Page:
“Together, we can turn this ‘biker event’ into a true ‘bikefest’ that attendees will look forward to, and plan for annually!”
A welcome reception has been scheduled at the CB Dragstrip for the Friday night of the BikeFest. The reception will be held there to encourage BikeFest attendees (those not interested in attending the ArtWalk) to go out of town during the regular First Friday ArtWalk, to reduce noise to help ensure adequate parking for other ArtWalk attendees.
The town council’s show of hands indicated that all members are in favor of the event. Mayor Mike Ham suggested the town work out contractual agreements on details, and how cleanup, security and other maintenance items will be handled.
- Last Updated on Wednesday, 22 January 2014 00:23
- Published on Wednesday, 22 January 2014 00:23
- Hits: 1555
Colonial Beach Town Manager Val Foulds continues to work diligently on the town’s water and sewer infrastructure. But despite her best efforts, as well as those of town staff and town council, time was not on their side the first week of 2014, when fire struck the old two-story landmark school building at 315 Douglas Ave.
- Last Updated on Wednesday, 08 January 2014 00:40
- Published on Wednesday, 08 January 2014 00:40
- Hits: 1877
Adding to the immediate dangers are hazardous chemicals, creating a situation that not even HazMat could solve. Chemicals left in the school’s science lab had been secured while the building was closed and being used as a storage facility. Sunday’s fire gutted the building, leaving it exposed to the elements and unidentified chemicals, including old ether had to be moved to the old gymnasium to ensure they could be locked up and undisturbed until a Reactive Management Team could come and dispose of these chemicals.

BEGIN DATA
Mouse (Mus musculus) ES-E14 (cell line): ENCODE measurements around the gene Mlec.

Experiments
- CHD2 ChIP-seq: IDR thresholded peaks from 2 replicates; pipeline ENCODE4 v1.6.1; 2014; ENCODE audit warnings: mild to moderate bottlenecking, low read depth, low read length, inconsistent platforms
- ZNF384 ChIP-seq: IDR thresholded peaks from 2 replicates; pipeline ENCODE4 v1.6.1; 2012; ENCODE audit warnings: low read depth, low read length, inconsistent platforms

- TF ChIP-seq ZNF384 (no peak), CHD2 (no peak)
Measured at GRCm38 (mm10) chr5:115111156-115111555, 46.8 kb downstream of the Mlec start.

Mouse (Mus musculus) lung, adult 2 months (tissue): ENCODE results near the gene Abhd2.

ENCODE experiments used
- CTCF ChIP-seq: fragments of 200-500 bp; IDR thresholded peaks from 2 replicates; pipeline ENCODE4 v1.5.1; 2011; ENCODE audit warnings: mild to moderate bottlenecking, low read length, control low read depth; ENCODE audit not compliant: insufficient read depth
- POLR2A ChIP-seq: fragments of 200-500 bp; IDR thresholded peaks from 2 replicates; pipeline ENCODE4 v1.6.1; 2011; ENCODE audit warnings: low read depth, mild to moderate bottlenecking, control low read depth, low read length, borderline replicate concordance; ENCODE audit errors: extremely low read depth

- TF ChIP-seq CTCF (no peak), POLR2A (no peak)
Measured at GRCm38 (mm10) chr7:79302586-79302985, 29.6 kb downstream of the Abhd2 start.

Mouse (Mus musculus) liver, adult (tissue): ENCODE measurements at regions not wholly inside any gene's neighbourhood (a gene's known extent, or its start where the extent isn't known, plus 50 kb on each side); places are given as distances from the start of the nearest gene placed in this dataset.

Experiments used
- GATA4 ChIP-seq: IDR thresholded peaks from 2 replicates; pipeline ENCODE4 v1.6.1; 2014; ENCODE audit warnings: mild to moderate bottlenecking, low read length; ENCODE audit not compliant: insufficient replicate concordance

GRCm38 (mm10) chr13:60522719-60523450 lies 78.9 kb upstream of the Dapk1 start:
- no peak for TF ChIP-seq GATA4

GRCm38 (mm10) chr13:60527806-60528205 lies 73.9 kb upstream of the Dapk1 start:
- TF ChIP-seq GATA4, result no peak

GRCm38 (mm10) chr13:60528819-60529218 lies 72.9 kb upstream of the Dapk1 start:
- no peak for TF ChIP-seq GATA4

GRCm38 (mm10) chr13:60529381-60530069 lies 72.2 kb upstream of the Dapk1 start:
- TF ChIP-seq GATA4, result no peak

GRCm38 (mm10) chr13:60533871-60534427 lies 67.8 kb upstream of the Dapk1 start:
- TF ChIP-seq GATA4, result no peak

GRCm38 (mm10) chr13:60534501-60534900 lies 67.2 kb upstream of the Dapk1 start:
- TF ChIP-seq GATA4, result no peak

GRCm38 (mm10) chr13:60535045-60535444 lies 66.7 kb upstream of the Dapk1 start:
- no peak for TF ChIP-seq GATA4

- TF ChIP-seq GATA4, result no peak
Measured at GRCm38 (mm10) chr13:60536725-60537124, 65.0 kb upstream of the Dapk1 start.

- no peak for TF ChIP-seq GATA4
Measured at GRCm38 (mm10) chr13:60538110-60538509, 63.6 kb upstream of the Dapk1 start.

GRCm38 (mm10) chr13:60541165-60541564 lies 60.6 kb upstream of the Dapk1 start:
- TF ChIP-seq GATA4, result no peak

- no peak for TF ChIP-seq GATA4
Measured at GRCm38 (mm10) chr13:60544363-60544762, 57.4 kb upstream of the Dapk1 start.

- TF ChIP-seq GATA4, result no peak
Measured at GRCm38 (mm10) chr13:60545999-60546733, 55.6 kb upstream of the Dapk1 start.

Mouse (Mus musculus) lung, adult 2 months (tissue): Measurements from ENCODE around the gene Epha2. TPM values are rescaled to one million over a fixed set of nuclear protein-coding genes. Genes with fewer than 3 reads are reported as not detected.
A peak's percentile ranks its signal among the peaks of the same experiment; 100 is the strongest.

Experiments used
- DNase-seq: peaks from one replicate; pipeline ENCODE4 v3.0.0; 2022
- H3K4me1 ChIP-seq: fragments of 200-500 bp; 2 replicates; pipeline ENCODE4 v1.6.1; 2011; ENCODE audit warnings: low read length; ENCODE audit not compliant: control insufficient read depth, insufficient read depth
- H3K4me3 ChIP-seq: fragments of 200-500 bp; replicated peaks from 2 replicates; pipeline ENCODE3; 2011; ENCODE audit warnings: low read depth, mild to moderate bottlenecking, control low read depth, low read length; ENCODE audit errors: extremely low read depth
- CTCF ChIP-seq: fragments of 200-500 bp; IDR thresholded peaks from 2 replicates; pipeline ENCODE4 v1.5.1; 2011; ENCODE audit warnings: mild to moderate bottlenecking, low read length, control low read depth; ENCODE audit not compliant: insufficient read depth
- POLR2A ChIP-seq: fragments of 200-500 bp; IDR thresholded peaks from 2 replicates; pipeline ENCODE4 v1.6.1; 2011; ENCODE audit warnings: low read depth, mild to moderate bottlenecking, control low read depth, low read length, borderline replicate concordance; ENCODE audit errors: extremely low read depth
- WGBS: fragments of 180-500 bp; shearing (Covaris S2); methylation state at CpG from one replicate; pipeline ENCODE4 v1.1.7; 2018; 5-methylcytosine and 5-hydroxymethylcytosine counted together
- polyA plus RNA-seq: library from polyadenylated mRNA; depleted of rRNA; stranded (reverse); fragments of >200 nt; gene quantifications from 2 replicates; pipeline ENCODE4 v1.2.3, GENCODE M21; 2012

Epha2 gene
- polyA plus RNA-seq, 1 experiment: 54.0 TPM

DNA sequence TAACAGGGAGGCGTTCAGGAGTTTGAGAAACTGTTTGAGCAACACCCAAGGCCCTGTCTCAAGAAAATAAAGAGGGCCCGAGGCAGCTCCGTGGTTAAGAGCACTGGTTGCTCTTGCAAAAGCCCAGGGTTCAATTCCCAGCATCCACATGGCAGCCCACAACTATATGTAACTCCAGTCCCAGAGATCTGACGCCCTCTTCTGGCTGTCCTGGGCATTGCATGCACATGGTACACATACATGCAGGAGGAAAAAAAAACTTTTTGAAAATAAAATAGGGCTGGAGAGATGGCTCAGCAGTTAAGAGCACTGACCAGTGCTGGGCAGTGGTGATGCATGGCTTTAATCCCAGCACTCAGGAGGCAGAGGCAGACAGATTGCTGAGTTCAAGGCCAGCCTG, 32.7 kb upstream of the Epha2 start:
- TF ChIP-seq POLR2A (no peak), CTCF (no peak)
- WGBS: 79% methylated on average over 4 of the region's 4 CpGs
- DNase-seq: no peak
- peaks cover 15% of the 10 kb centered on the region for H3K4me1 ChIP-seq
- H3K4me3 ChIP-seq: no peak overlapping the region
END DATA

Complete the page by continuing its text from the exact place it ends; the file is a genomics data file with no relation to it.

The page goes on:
- Last Updated on Tuesday, 07 January 2014 15:39
- Published on Wednesday, 08 January 2014 00:32
- Hits: 1588
After the smoke had cleared the Colonial Beach School Board was left with several hazards at the elementary school campus, making the decision, of where to house primary and elementary students for the remainder of the year, even tougher.
- Last Updated on Sunday, 05 January 2014 13:29
- Published on Sunday, 05 January 2014 13:29
- Hits: 3791
Sunday Jan. 5, 2014
“A piece of Colonial Beach History gone; such a sad day” - Just two of the comments on Facebook from residents of Colonial Beach who woke up, Sunday Jan. 5 to news that the landmark 100-year-old brick building known to many long-time residents as the old high school at the elementary school campus had burned beyond repair by roughly 5 a.m.
Chief David Robey of the Colonial Beach Vol. Fire Department said the fire was toned out around 4 a.m. Robey said they could see the flames from the fire house which is located about a block away.
When firefighters arrived on scene the school building was fully engulfed in flames. The State Fire Marshal, investigating the fire stated that the bulk of the fire was on the front side of the building which is located on the river side and burned towards the back of the building which sits roughly 50 yards from Douglas Ave.